Know your hazards, protect your workers

From a health perspective, chemical products present four main concerns: damage to the skin and or eyes, skin absorption, ingestion or inhalation. 

Let's consider a simple task of having summer students spray paint municipal garbage cans.

Spray paint can contain ingredients like xylene, toluene, butane, traces of ethyl benzene and propane. All of these ingredients have occupational exposure limits in Ontario and most jurisdictions. 

The WHMIS hazards associated with the product can include extreme flammability, carcinogenicity, mutagenicity, reproductive toxicant, irritant, cause drowsiness and dizziness, organ damage and more.

Knowing that information from the SDS, WHMIS training for this activity should include:

  • consideration for the current health of the worker
  • whether the task takes place indoors or out
  • ignition sources near the work
  • the time needed to complete the task
  • the need for local ventilation
  • respiratory and other personal protective equipment (PPE), etc.

Remember, spray painting for an eight-hour workday has much different exposure levels to the associated harmful ingredients than doing a small project at home. 

What’s the difference between WHMIS 1988 and WHMIS 2015?

WHMIS 2015 is a more robust, more accurate system than WHMIS 1988. 

First, it allows for a more precise and nuanced determination and description of health hazards. 

It also guides how information about these hazards is presented to more effectively convey important information about safe use of chemical products. 

For example, WHMIS 2015 has more stringent rules for supplier labelling of hazards. 

This standardized labelling enables an "apples to apples" comparison of chemical products. 

In practice, these labelling requirements allow employers to more easily identify which chemical products may pose a risk to their employees' health, and make better choices for employee health and safety.

From MSDS to SDS

WHMIS 2015 also introduced a new format for Safety Data Sheets (SDSs), which were termed Material Safety Data Sheets (MSDSs) under WHMIS 1988.

SDSs provide important information to help employers comply with occupational health and safety regulations. This includes identifying designated substances and products that have exposure limits, meaning employees can only use them for limited periods of time.

Under WHMIS 1988, the information contained in an MSDS was limited and unstandardized as compared to an SDS. 

WHMIS 2015 requires suppliers to follow a rigorous process for SDS authoring to ensure hazard information is presented in a consistent, user-friendly format. 

The MSDS red flag

MSDSs were the standard in Canada until June 1, 2015. If you have MSDSs in your collection for products that are still in use and still being produced by a supplier, you are required to source an updated SDS immediately.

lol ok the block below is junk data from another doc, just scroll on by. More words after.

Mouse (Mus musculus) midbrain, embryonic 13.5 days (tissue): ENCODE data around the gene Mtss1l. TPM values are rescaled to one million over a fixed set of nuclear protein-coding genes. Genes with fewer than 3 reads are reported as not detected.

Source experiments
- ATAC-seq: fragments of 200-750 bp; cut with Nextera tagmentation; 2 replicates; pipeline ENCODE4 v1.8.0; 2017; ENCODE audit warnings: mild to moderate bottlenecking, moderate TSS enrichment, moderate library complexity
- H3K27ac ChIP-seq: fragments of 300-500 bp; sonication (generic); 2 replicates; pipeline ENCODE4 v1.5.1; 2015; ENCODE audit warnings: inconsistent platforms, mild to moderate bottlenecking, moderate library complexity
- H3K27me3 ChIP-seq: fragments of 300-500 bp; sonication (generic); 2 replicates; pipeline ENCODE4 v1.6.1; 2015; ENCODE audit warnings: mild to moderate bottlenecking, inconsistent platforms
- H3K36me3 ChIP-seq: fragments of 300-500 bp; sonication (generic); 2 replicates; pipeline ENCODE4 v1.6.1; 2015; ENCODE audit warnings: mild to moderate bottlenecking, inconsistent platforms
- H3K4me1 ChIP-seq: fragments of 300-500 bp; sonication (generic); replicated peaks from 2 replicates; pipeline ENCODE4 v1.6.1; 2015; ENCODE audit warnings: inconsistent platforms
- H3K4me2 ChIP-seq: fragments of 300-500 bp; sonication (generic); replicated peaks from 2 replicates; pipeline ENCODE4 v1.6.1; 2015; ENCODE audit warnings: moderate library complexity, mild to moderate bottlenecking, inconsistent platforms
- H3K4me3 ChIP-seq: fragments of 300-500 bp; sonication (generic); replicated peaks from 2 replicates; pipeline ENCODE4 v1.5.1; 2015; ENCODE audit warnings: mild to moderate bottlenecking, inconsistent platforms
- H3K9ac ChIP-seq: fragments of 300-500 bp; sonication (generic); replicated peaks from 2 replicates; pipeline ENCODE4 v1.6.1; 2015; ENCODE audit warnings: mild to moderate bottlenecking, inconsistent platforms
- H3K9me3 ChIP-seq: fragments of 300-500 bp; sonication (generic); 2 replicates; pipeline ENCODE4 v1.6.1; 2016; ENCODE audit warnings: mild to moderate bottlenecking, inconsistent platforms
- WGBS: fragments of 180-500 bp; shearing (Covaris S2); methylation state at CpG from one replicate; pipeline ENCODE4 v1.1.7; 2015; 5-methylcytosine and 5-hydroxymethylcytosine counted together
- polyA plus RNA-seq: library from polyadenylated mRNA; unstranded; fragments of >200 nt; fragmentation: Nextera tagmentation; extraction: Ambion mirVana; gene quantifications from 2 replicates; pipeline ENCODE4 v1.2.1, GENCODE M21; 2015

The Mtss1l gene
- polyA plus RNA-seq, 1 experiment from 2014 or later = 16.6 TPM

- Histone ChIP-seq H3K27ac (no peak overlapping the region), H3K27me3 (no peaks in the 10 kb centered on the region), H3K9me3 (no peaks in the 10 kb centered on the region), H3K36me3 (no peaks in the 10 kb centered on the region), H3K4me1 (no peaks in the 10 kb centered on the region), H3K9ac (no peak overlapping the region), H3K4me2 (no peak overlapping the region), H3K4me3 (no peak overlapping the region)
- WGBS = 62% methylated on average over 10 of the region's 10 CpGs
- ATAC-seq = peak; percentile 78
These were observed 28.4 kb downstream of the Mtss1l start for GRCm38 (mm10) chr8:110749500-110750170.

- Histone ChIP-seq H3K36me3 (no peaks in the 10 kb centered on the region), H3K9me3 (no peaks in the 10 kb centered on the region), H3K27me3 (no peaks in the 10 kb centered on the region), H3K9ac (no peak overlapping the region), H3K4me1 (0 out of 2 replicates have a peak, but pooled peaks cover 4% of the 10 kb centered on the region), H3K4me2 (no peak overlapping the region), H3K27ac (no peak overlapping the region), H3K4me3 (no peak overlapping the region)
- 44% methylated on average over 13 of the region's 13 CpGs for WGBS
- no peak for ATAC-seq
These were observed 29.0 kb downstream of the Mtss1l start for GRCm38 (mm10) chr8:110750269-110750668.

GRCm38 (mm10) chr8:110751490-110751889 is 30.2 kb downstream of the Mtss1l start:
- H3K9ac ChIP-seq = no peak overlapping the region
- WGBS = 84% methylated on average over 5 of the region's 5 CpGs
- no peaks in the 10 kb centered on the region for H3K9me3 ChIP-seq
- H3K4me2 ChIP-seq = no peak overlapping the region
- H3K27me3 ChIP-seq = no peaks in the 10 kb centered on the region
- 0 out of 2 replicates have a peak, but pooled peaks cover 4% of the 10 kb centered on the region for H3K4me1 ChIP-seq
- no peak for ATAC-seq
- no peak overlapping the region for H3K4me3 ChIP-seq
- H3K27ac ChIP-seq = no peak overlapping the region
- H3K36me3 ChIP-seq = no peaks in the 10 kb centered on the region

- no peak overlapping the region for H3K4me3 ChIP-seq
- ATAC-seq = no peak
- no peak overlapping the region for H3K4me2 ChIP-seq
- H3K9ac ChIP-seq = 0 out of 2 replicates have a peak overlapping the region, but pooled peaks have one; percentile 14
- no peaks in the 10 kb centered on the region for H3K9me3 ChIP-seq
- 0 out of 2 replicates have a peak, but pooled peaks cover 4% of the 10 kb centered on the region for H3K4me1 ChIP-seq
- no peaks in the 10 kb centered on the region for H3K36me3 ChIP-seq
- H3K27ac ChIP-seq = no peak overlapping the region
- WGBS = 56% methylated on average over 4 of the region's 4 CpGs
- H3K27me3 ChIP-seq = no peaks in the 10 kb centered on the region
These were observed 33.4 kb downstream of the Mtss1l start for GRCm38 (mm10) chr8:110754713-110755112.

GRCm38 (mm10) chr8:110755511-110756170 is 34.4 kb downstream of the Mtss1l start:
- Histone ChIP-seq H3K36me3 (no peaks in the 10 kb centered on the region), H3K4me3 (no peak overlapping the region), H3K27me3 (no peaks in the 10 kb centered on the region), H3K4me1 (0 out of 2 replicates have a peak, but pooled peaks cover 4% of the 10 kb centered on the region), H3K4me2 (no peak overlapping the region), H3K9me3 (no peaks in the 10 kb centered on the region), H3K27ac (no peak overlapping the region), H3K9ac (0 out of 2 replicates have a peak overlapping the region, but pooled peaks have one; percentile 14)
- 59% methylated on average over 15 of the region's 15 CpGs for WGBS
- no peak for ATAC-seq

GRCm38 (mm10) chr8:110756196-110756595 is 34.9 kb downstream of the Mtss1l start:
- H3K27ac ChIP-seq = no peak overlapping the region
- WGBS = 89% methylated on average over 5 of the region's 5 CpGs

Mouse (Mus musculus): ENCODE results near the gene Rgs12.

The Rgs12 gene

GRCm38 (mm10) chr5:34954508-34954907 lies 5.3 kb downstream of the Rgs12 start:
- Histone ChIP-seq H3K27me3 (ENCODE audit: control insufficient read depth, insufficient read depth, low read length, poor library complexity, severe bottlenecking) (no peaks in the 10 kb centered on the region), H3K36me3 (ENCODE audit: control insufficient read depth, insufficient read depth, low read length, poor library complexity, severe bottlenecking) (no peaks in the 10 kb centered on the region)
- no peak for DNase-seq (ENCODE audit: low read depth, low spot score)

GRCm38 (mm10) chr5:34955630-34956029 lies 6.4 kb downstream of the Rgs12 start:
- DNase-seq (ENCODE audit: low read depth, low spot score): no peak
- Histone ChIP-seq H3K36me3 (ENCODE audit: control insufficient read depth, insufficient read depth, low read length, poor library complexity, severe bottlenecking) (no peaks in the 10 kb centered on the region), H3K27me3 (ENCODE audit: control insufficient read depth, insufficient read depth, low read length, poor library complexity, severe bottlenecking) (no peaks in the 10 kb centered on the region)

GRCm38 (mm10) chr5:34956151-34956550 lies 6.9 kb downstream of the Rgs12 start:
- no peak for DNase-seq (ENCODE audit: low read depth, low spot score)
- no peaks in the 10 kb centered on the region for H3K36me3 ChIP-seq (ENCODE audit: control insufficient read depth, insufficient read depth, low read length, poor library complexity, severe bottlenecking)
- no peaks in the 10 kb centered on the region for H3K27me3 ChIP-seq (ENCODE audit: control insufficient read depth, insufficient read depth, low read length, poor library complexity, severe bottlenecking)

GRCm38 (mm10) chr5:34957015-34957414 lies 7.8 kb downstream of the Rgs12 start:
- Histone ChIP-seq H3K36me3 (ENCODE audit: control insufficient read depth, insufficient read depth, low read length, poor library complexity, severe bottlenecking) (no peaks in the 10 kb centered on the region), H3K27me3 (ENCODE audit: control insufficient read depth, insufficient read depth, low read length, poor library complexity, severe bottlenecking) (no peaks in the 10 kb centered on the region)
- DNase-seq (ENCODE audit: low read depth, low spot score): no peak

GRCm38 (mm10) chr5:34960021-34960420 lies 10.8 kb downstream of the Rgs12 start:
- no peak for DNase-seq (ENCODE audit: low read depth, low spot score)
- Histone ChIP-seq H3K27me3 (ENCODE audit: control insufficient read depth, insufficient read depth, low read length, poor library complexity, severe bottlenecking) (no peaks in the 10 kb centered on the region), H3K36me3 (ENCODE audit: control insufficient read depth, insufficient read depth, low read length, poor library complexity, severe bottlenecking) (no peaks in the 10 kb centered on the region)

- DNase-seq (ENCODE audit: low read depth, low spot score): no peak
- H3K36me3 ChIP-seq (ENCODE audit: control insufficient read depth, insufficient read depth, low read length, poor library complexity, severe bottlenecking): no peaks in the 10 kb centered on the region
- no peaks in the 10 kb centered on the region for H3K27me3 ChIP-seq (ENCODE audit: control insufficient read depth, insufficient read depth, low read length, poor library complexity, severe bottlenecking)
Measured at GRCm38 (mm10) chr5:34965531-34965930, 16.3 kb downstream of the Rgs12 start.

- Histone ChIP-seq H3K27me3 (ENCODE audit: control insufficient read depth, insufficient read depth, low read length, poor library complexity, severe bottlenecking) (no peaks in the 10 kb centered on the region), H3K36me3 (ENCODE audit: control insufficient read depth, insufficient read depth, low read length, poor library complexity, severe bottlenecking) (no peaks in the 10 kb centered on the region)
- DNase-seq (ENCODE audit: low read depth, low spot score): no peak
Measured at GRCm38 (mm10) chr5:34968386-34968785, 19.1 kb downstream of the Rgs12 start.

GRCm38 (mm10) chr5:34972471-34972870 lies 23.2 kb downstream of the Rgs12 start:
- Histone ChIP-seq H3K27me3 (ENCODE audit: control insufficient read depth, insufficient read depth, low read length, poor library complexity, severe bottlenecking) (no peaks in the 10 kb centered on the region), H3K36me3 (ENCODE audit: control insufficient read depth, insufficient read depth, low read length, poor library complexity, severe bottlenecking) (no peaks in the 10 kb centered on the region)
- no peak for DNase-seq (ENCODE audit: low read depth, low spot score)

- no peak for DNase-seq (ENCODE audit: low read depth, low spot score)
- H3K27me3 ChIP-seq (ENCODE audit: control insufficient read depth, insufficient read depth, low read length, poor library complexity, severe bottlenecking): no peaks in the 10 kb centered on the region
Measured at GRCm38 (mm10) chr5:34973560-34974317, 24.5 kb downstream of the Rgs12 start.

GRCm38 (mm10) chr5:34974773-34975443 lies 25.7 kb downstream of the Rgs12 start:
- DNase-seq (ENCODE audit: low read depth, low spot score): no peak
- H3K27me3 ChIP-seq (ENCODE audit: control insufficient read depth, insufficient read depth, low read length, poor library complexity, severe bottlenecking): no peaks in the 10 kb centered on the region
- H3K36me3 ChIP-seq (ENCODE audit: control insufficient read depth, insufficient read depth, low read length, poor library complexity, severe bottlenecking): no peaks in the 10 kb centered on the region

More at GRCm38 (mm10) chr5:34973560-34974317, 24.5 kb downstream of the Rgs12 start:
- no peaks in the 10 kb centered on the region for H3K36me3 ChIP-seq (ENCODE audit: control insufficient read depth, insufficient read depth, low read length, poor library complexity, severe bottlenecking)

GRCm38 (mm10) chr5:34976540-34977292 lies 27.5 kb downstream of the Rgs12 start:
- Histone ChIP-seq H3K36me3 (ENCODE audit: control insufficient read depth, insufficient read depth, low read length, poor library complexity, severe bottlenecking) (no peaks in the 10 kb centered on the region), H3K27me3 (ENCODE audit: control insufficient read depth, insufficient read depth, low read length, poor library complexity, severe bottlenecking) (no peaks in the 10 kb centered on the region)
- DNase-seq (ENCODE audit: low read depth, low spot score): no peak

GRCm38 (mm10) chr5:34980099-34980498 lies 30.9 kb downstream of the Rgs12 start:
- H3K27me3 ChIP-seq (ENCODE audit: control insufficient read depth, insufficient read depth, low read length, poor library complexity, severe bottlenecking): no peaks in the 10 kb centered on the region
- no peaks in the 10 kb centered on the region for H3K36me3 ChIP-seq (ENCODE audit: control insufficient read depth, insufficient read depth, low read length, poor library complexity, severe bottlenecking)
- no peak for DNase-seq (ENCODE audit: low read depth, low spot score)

Developing your WHMIS compliance system

The SDS RiskAssist software platform gives you the tools you need for a robust, intuitive WHMIS system that puts employee health and safety, and environmental sustainability, front and center.

The software automatically reads and digitizes your WHMIS SDSs to extract, organize and flag crucial chemical hazard data at the click of a button. 

This helps safety managers simplify the complexity of risk evaluation, ensure regulatory compliance and develop action plans for better, more cost-effective chemical management. 

It helps supervisors understand their crews’ chemical risks and hazards so they can provide immediate, correct direction. 

And it gives workers clear, specific, instant SafetySnap SDS summaries on the front lines, when they need information fast.

Plus, we provide WHMIS training modules that focus on the most commonly found hazards in your workplace.

Please contact us if you need help developing your WHMIS compliance system.

For more information, see our Guide to Chemical Safety Compliance.

Questions about chemical safety at your workplace? Get in touch today!

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SDS RiskAssist an Ontario-based company that uses the power of technology to give employers control and understanding over the otherwise pervasive and worrisome use of chemicals. SDS RiskAssist enables workers to know why chemicals are being used, what their benefits and hazards are and how to use them safely! Workers can access this knowledge via mobile or desktop SafetySnaps™, from anywhere in the world. SDS RiskAssist is the winner for 5 years running, of Readers’ Choice Awards by Canadian Occupational Safety Magazine (2018-2022); the 2019 Innovation Guelph Startup of the Year Award; the 2019 Quinte Business Achievement Award (Trailblazer category) and The Ottawa Network’s 2020 Bootstrap Award (SaaS category). We support the United Nations Sustainable Development Goals, working with our clients to take action for a sustainable planet.